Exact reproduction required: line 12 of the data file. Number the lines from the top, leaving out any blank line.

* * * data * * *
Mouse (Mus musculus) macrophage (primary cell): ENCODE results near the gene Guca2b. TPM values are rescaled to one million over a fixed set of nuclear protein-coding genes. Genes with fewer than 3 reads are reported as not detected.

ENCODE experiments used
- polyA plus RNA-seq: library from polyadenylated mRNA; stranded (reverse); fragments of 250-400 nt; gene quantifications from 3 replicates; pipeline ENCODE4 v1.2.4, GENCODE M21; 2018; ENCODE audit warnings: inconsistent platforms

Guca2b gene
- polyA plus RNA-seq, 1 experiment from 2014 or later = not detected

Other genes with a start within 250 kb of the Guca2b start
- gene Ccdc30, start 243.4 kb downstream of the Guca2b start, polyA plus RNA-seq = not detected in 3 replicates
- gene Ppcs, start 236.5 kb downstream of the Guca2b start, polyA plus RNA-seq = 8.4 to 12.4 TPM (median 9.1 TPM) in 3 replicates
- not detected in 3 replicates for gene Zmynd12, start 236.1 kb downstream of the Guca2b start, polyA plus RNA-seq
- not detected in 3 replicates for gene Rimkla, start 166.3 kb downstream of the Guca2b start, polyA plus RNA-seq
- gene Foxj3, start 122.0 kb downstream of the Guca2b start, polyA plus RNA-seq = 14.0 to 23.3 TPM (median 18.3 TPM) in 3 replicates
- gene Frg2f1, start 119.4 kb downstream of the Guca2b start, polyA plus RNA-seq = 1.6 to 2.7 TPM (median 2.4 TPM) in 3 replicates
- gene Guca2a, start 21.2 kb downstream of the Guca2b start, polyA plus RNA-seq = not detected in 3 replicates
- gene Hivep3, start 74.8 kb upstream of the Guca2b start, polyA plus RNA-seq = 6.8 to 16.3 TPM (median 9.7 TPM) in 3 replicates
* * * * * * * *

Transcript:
- gene Frg2f1, start 119.4 kb downstream of the Guca2b start, polyA plus RNA-seq = 1.6 to 2.7 TPM (median 2.4 TPM) in 3 replicates